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Illustration: Annelise Capossela/Axios

Cities and states continue to push forward on their climate goals, raising their level of ambition as the White House prepares to host a global climate summit this week.

Why it matters: Cities account for a significant share of emissions and worked to reduce them despite the Trump-era federal pullback. City leaders also must prepare for climate impacts such as the sea-level rise and more intense heat waves.

Driving the news: On Friday, 96 more cities committed to halving their emissions by 50% by 2030, while aiming toward net zero by 2050, per C40 Cities, a network of the world’s megacities committed to addressing climate change.

This brings the total to 125 mayors from 31 countries, including the leaders of Bangkok, Mumbai, Rabat and Miami Beach.

By the numbers: Antha N. Williams, head of the environment program for Bloomberg Philanthropies, told Axios that local action helps provide the U.S. with gravitas on climate despite federal inaction.

  • "U.S. credibility on climate rests with the fact that local leaders have been delivering on climate action," she said.

Yes, but: While any city emissions cuts are helpful, they can only partially address some of the largest emissions sources nationally and internationally, such as transportation and electricity.

  • There are also questions about how much emissions reductions at the local level would have happened anyway with more cost-competitive renewables and other developments, absent the work of C40 and other initiatives.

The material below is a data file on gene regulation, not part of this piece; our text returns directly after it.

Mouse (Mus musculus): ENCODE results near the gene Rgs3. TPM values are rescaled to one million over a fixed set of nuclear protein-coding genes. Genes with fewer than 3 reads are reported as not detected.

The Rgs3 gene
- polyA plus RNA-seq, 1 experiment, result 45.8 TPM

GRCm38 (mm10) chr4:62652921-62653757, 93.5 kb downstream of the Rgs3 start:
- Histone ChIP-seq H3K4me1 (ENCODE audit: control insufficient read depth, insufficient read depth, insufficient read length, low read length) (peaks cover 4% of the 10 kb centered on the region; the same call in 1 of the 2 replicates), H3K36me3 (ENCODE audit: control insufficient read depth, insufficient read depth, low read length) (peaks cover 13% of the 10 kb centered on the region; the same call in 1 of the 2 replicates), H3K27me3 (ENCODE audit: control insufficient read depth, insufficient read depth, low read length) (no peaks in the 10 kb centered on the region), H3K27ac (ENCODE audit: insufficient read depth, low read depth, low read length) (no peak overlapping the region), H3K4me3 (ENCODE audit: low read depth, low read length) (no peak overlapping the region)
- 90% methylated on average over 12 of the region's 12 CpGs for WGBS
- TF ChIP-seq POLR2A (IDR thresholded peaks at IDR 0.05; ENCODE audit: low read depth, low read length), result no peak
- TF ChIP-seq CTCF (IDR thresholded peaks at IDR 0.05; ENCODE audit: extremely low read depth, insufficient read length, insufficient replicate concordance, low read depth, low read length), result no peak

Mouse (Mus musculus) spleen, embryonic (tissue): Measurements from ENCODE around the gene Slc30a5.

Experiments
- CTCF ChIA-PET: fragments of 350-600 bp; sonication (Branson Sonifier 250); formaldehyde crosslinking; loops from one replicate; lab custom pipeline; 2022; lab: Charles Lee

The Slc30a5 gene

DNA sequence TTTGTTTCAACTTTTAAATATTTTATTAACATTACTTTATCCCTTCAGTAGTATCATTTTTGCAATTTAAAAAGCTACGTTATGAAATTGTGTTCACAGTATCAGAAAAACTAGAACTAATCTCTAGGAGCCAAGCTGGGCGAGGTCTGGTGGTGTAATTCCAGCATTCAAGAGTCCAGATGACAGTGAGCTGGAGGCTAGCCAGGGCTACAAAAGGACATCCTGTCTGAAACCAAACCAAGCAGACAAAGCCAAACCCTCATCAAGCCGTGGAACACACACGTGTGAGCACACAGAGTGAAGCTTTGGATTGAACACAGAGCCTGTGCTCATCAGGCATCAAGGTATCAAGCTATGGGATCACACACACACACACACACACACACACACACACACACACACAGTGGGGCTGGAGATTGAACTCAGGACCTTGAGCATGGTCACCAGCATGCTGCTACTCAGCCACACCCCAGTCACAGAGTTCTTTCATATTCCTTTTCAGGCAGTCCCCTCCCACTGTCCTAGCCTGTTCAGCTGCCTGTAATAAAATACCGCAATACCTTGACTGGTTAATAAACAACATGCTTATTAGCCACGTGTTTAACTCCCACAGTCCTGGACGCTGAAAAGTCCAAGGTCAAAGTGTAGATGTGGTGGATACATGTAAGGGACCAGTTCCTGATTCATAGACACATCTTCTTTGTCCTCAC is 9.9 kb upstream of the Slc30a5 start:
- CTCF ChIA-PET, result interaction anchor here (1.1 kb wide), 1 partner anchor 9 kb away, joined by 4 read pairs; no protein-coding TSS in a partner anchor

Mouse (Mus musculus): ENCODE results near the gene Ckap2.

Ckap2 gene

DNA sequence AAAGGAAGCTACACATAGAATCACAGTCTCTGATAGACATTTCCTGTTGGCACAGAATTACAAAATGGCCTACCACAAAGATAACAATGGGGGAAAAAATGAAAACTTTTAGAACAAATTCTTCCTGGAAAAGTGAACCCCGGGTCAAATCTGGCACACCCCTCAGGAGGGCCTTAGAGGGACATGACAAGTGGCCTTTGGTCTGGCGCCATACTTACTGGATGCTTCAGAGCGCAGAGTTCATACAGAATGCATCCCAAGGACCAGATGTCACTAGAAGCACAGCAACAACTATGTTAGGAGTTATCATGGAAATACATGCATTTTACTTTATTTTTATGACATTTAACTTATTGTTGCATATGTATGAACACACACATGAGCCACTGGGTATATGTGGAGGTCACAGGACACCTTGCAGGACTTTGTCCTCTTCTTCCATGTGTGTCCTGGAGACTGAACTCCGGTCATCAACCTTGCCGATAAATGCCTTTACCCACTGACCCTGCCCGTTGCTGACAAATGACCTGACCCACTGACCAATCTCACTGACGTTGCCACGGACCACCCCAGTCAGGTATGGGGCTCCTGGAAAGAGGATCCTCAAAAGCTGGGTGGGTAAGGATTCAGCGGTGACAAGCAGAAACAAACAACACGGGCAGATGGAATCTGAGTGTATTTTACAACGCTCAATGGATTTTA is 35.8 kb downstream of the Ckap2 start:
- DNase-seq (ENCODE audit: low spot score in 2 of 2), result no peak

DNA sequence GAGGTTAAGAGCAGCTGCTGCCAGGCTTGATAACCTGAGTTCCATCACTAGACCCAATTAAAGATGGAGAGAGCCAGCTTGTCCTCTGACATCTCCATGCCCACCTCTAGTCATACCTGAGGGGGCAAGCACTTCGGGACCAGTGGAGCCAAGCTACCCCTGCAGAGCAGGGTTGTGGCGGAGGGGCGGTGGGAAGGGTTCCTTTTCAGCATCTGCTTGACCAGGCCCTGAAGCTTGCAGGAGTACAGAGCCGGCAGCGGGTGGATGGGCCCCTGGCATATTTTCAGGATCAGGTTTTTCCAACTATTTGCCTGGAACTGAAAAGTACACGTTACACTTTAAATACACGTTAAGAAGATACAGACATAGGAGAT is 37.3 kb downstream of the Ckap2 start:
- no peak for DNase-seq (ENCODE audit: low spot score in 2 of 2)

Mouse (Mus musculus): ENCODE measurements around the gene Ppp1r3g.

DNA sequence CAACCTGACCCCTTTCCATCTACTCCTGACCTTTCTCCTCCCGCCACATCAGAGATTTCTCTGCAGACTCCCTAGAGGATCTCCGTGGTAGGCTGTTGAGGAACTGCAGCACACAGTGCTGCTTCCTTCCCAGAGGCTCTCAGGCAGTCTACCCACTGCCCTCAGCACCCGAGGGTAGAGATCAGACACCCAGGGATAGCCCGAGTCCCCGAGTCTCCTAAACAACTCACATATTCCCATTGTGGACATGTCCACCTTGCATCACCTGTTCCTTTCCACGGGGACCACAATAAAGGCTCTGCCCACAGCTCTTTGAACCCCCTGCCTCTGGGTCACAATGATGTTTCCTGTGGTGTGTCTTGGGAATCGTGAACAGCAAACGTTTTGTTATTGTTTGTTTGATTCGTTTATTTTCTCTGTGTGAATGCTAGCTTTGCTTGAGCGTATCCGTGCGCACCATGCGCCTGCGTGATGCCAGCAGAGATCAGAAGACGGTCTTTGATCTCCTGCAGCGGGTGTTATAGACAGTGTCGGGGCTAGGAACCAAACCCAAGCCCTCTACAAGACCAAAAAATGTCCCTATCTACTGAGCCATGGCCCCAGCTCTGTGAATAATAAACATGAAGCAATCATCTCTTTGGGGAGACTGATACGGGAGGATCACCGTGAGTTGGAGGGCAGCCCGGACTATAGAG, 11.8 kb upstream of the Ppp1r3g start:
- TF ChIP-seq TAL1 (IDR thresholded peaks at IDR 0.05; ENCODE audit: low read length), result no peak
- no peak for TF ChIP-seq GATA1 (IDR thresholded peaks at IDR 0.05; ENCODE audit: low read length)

Go deeper

U.S. and China agree to take joint climate action

US Special Presidential Envoy for Climate John Kerry waves as he arrives at the Elysee Presidential Palace on March 10, 2021 in Paris. Photo: Chesnot/Getty Images

Despite an increasingly tense relationship, the U.S. and China agreed Saturday to work together to tackle global climate change, including by "raising ambition" for emissions cuts during the 2020s — a key goal of the Biden administration.

Why it matters: The joint communique released Saturday evening commits the world's two largest emitters of greenhouse gases to work together to keep the most ambitious temperature target contained in the Paris Climate Agreement viable by potentially taking additional emissions cuts prior to 2030.

The U.S. credibility chasm on climate change

Illustration: Aïda Amer/Axios

The biggest hurdle for President Biden in winning new emissions reduction commitments at this week's White House summit is America's on-again, off-again history of climate change efforts.

Why it matters: The global community is off course to meet the temperature targets contained in the Paris Climate Agreement. The White House wants the summit Thursday and Friday to begin to change that.

Major satellite program launches to hunt for methane, carbon "super-emitters"

Map of part of the Permian Basin, showing methane emission hotspots in red. (Carbon Mapper)

A new era in monitoring compliance of environmental regulations is quickly approaching, signaled in part by plans announced Thursday to deploy a network of satellites that can pinpoint sources of of methane and carbon dioxide emissions.

Why it matters: The new nonprofit, known as Carbon Mapper, aims to launch its first satellite in 2023 that can detect methane super-emitters and track carbon emissions. If successful, it could transform the way policymakers regulate greenhouse gas emissions and also generate a wealth of data for public use.